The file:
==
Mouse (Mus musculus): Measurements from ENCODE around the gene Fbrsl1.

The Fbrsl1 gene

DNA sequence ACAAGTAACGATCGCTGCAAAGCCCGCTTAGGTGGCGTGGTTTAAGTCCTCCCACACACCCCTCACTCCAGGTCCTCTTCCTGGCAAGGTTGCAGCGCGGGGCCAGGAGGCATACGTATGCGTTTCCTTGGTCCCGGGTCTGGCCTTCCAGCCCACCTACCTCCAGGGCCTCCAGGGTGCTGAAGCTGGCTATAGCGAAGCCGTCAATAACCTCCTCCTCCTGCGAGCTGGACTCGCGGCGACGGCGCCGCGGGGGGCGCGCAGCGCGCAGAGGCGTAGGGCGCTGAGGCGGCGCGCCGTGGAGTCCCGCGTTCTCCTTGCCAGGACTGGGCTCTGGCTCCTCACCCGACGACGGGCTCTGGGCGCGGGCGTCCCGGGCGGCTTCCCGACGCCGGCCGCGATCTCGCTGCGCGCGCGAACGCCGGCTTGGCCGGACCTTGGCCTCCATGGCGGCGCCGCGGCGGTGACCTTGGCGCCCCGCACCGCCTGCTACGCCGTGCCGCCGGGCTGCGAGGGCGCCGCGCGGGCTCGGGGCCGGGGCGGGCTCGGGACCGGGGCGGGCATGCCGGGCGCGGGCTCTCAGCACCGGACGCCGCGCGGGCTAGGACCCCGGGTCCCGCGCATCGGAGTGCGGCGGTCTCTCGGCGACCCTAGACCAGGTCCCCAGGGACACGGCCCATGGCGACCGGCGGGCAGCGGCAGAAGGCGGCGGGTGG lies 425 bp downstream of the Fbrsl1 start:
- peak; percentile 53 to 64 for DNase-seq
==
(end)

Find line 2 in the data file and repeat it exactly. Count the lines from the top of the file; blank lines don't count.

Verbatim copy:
The Fbrsl1 gene